Wednesday, January 2, 2013

Meme bank

Late.  As both of my Twitter followers know, I just got a smartphone.  And I'm feeling dumber by the minute.  I'm constantly looking at the thing.  It seems so big because it contains so much stuff.  It is a thin swiss-army wafer that is the unification of gadgetry.  It's a camera, no, a post office, no, a geologic compass.  I still have to use wrenches to transport my body, knives and fire to keep it fed, but this small glowing object can do just about everything else.  If I don't know how to use that wrench, this phone will tell me.  If I need you to come get me, I'll call.  If I didn't know how to use a spoon, I could find out.  

We are humanity 2013, highly derived, suckled on information.  It has happened shockingly quickly.  I was astounded by texting in my mid-twenties, and I haven't had internet on my phone until last week.  Confused, fumbling with this thing, I've never felt so old.  It's fun to catch up with everyone and learn its place in my life.  I keep imagining what it must be like to grow up with this, to have no frame of reference for it.  I fear the coming incarnations of digitally gridded first world humans.  Our new overlords are born with contact lenses that transmit to mother's nanophone.  How shall they survive a solar flare?

It's not a new idea.  When mass extinctions happen, it is always the complicated who suffer most.  In the last one, it was stuff that could fly, and most of the stuff that walked.  Modern humans are bending the rules, but the rules are still there.  Earth could be wiped clean down to the mudskippers.  Life will go on millions of years hence, and social primates would probably emerge once again to play Angry Birds.  

It's night shift in the emergency room.  After work, nurse Katelyn reminds me that there is a vast underclass of people who are not wired, and are not reaping the glorious benefits of the digital age.  My first overwhelming reaction is 'that's a very good thing.'  To these children, Droid Doesn't, and it's nothing to mourn.  Whatever the unfortunate social implications, someone will be left who knows how to read the space around them for clues, how to forecast the weather by seeing clouds instead of relying on the nearest electrified tower.  How to find food that has no barcode.  How to keep an appointment.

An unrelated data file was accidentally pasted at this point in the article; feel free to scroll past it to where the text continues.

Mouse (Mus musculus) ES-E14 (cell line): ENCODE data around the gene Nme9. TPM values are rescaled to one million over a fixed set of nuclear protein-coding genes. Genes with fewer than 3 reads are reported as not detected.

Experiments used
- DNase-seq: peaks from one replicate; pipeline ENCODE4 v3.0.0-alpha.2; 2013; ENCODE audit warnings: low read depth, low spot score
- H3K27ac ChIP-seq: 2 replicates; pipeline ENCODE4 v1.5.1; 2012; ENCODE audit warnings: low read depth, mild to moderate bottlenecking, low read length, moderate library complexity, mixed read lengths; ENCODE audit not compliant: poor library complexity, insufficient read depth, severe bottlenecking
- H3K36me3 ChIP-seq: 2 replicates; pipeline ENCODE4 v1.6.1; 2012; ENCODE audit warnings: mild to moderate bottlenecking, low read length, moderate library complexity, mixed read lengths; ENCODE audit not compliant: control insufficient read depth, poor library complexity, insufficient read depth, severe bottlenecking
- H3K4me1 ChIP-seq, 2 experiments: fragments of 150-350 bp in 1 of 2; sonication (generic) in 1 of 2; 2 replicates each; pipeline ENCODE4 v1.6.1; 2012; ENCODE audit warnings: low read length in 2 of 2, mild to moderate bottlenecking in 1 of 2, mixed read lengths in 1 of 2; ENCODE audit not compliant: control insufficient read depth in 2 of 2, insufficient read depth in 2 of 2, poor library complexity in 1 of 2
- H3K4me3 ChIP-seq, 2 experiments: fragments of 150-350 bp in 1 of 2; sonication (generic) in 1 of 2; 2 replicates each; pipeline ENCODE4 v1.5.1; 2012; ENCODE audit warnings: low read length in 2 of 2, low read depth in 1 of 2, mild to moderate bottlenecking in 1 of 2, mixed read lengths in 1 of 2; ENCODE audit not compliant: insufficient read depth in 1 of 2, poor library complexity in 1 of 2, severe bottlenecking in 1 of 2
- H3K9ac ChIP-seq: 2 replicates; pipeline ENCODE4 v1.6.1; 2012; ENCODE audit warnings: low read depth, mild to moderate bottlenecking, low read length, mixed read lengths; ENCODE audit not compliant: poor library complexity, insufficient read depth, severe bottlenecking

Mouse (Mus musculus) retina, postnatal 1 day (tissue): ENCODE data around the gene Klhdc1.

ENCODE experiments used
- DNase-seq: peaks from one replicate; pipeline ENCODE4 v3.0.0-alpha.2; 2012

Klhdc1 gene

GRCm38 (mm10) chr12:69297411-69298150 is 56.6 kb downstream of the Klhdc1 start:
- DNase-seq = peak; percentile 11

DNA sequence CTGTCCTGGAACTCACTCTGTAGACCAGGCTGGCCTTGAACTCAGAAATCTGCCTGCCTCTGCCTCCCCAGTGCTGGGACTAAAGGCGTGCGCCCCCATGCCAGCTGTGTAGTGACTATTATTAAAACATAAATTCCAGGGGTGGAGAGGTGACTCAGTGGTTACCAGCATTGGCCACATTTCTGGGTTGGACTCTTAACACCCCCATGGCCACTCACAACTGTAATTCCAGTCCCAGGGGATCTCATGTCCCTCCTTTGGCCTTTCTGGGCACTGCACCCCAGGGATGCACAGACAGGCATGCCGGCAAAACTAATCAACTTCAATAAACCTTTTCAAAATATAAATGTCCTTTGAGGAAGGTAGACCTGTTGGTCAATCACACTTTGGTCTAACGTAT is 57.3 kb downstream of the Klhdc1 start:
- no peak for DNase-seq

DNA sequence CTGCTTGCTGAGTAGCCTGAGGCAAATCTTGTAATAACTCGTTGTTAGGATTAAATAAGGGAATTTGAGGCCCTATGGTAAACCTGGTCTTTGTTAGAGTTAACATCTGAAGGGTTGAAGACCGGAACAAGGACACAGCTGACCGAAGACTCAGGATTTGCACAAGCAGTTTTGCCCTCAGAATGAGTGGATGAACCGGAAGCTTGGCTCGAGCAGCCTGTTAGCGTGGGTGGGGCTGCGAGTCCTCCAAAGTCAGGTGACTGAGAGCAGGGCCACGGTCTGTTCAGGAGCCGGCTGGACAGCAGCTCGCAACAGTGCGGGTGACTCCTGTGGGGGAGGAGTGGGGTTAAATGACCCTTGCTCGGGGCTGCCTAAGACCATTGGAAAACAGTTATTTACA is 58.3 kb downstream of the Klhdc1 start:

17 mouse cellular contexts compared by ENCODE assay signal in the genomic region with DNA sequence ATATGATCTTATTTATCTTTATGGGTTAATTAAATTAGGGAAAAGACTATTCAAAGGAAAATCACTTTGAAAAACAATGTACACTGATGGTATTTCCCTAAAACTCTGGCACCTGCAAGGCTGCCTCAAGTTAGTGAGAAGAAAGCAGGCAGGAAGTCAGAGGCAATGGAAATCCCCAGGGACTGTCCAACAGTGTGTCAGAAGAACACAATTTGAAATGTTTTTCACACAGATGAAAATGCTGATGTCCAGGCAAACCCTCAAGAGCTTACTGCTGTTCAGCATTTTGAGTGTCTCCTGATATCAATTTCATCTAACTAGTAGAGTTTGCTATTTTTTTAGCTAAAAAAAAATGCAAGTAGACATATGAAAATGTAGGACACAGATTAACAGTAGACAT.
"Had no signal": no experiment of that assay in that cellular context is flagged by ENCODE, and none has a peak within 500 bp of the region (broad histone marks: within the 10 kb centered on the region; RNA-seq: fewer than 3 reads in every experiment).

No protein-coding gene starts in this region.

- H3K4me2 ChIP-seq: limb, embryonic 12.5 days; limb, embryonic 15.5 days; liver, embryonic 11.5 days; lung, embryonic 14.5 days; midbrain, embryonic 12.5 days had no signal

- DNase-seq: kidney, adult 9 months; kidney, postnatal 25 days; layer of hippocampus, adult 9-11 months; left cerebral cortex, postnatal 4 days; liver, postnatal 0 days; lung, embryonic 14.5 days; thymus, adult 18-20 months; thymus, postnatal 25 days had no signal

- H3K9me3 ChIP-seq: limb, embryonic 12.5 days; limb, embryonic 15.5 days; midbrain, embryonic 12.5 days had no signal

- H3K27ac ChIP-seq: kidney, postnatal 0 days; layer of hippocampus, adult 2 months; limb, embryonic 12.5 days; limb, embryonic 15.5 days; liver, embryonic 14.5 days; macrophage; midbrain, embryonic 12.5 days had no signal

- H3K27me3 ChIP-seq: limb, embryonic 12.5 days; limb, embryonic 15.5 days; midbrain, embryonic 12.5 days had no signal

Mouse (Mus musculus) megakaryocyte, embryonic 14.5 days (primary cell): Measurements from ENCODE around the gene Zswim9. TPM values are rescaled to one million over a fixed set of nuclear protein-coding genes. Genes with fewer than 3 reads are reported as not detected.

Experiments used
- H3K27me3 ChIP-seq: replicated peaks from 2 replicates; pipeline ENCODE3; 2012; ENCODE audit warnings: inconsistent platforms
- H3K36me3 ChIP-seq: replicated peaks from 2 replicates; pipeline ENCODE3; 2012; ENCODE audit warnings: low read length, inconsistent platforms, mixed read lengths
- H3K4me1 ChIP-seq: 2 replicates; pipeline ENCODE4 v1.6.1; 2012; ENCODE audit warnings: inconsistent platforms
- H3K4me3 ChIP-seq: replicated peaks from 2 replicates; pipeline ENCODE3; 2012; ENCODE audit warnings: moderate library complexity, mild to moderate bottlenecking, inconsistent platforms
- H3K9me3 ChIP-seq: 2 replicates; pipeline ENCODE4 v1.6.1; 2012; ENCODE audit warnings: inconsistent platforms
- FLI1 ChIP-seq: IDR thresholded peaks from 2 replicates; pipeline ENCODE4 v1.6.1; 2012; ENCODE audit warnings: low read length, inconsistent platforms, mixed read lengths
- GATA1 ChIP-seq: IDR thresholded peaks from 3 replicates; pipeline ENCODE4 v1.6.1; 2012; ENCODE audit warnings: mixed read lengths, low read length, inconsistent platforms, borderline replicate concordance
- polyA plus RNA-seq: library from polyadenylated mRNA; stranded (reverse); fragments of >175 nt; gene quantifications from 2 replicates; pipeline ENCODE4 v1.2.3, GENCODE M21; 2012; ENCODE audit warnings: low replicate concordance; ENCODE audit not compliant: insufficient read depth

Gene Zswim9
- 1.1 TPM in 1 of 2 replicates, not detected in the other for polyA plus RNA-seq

We have an enormous, resilient human population.  From the top of 2013, we can see a huge maze of risks and problems that are very significant for our species.  Chances are that most of us will make it just fine.

But in the event of the only kind of apocalypse likely for our large networked society of human drones, the world will belong to a goatherd from Azerbaijan who has no use for electricity.  Haven't you ever seen someone in a remote place perform an amazing learned task?  Hone a knife?  Tie shoes?  Smoke out a beehive and weave a honey carrier out of leaves?  Unwired.  Rewound.  The Analog will inherit the Earth.

I think most people sense this in different ways.  We have Robinson Crusoe stories in many flavors.  Unabombers with cabinfulls of guns and canned goods.  Of course, there are apocalyptic cults and back to the Earth movements, but we also have things like the Svalbard Seed Bank funded by the Gates Foundation.  Even Monsanto paid for some of it.

But where is the human meme bank?  The poor?  The isolated?  The backward hipster dumpster divers who Will Not have a Facebook page?  Populations of humanity that globalization has marginalized?  Homeless urban survivalists?  Pygmies? The Amish?  No, chances are that if humanity experiences the worst, our heirs will be people you have never heard from - and never will.  

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